NATO chief says Russia’s actions in Ukraine threaten Europe security
NATO Secretary General Anders Fogh Rasmussen issues a statement urging Russia to de-escalate tensions in Ukraine before meetings of the North Atlantic Council and the NATO-Ukraine Commission, March 2, 2014.
STUTTGART, Germany — Russia’s intervention in Ukraine threatens European security, NATO’s civilian chief cautioned Sunday, but U.S. military officials said there were no immediate plans to take defensive action in response to Russia’s seizure of Ukraine’s Crimea region on the Black Sea.
NATO Secretary General Anders Fogh Rasmussen convened an emergency meeting Sunday of the North Atlantic Council, NATO’s top decision-making body, in response to Russia’s military action in Ukraine, and “because of (Russian) President (Vladimir) Putin’s threats against this sovereign nation.”
“What Russia is doing now in Ukraine violates the principles of the United Nations Charter. It threatens peace and security in Europe,” Rasmussen said in a brief statement before the meeting. “Russia must stop its military activities and its threats.”
The council was to discuss the implications of Russia’s actions”for European peace and security, and for NATO’s relationship with Russia,” Rasmussen said. “Ukraine is our neighbor, and Ukraine is a valued partner for NATO,” Rasmussen said. While NATO has a partnership agreement with Ukraine, it is only obligated to provide military aid to member nations.
NATO ministers also were expected to meet with Ukrainian officials on Sunday.
“We urge all parties to urgently continue all efforts to move away from this dangerous situation. In particular, I call on Russia to de-escalate tensions,” Rasmussen said.
Meanwhile, officials at U.S. European Command on Sunday said there are no immediate plans to alter its defense posture or deploy naval assets into the Black Sea as a show of force.
“We are closely watching events as they unfold in Ukraine and are in close contact with our leadership in D.C. The focus though remains on supporting Diplomatic efforts by the U.S. government,” said EUCOM spokesman Navy Capt. Greg Hicks in a written statement. “Additionally, contrary to any press reporting, no ships are headed to the Black Sea.”
EUCOM’s Navy units remain in the Mediterranean to “conduct routine operations and exercises with allies and partners and there has been no change to our military posture in Europe or the Med,” Hicks stated.
After weeks of political upheaval and violent protests in Kiev, a Ukrainian pro-democracy coalition last week ousted Ukraine’s pro-Russian government. Over the weekend, Russia, deployed forces into Ukraine’s Crimea region, where Russia’s Black Sea fleet is based, sparking outrage in the West.
On Saturday, Defense Secretary Chuck Hagel spoke by phone with Russian Defense Minister Sergey Shoygu, according to Pentagon Press Secretary Navy Rear Adm. John Kirby.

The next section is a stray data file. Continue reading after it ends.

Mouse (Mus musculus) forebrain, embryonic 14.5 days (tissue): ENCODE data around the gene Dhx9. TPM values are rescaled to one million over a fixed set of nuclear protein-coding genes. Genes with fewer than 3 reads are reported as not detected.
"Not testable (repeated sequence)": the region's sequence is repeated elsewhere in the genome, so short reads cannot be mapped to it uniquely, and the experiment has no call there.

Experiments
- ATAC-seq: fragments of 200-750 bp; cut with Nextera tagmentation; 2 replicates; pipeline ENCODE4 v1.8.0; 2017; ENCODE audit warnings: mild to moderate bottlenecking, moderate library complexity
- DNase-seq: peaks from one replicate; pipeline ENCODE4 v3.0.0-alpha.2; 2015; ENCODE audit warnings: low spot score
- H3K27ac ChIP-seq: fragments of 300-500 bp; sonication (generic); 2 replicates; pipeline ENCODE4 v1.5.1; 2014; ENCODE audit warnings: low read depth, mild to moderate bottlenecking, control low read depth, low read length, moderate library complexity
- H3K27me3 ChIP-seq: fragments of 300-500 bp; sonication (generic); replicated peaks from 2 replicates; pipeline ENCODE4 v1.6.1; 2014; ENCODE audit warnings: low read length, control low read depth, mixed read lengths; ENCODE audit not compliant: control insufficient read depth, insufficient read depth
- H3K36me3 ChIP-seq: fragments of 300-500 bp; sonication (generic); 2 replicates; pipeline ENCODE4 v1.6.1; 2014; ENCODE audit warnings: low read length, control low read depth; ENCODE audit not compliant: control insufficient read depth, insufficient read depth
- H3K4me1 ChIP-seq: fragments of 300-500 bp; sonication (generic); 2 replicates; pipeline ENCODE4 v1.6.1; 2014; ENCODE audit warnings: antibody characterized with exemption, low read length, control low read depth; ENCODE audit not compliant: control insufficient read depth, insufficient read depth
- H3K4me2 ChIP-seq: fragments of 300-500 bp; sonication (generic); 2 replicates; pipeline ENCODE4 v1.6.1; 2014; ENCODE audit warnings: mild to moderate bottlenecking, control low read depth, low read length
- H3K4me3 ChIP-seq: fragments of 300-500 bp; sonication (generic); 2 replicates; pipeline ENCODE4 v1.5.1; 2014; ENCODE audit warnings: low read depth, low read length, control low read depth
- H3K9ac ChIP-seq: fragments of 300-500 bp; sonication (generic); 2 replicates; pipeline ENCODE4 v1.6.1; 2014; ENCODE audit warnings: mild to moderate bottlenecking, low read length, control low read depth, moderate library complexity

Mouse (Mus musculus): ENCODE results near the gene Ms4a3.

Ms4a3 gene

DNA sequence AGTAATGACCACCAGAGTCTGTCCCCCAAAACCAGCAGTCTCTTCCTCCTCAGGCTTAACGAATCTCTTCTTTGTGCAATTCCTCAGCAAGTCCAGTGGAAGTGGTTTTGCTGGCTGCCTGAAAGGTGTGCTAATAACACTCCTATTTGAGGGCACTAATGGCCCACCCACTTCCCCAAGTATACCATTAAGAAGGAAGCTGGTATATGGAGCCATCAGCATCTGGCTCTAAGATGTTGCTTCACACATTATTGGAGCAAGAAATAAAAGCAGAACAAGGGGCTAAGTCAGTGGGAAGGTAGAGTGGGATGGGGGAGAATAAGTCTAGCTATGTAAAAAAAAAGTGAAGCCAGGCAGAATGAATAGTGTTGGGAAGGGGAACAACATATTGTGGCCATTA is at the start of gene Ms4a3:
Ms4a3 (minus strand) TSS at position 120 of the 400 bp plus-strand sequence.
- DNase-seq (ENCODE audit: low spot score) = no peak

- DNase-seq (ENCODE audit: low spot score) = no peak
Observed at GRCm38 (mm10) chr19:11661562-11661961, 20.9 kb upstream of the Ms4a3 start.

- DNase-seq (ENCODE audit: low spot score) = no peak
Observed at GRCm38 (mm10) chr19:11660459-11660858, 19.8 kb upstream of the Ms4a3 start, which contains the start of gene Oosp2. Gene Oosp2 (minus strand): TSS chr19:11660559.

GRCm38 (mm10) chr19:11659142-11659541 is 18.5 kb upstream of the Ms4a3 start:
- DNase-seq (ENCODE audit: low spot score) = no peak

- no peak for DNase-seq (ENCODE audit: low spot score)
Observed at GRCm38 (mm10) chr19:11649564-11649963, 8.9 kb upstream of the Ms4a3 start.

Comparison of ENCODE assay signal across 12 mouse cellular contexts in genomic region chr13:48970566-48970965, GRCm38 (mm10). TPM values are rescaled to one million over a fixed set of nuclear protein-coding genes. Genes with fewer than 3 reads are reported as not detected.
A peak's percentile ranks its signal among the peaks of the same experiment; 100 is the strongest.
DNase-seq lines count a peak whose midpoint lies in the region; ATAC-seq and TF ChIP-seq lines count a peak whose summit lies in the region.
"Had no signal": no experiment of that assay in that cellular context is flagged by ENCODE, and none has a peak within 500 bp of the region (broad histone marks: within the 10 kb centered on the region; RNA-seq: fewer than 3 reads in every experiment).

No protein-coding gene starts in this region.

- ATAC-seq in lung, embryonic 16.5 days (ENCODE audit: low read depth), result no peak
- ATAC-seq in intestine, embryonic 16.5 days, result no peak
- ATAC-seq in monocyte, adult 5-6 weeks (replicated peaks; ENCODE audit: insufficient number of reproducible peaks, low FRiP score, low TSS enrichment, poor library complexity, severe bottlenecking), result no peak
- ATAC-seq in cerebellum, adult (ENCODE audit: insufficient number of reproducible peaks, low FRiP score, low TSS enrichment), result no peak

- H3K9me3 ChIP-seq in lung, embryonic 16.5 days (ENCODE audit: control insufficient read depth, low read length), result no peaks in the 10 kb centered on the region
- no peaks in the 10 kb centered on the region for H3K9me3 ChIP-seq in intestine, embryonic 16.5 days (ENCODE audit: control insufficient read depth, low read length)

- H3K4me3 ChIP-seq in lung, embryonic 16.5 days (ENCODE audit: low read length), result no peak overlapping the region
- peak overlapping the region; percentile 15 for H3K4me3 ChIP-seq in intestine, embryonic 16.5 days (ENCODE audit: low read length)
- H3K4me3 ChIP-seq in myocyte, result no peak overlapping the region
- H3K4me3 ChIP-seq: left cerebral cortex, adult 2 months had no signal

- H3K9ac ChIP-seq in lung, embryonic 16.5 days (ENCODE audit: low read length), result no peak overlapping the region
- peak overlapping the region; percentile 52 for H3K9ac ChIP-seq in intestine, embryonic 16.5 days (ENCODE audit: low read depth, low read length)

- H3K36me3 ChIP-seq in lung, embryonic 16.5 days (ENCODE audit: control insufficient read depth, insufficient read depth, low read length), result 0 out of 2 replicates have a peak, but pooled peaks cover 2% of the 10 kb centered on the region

“Secretary Hagel expressed deep concern about Russia’s military intervention in Ukraine,” Kirby said in a DOD release. “He reminded Minister Shoygu that these activities ran counter to Russia’s international treaty obligations and stated position that it would respect the sovereignty and territorial integrity of Ukraine.”
“Hagel stressed that, without a change on the ground, Russia risks further instability in the region, isolation in the international community and an escalation that would threaten European and international security,” Kirby stated.
Though large scale security threats from the Cold War-era have largely faded in Europe, concerns haven’t evaporated over Russian intentions in the region. In 2008, Russia launched a brief war against the Republic of Georgia, like Ukraine, a former Soviet republic.
In a call to Putin on Saturday, President Barack Obama stated that Russia should address concerns of treatment of ethnic Russian and minority populations in Ukraine through non-military means, according to the White House.
Secretary of State John Kerry, in a statement Saturday, said: “From day one, we’ve made clear that we recognize and respect Russia’s ties to Ukraine and its concerns about treatment of ethnic Russians.”
“But these concerns can and must be addressed in a way that does not violate Ukraine’s sovereignty and territorial integrity, by directly engaging the Government of Ukraine,” Kerry said. “Unless immediate and concrete steps are taken by Russia to deescalate tensions, the effect on U.S.-Russian relations and on Russia’s international standing will be profound.”
He called on Russia to withdraws its forces back to bases and “support international mediation to address any legitimate issues regarding the protection of minority rights or security.”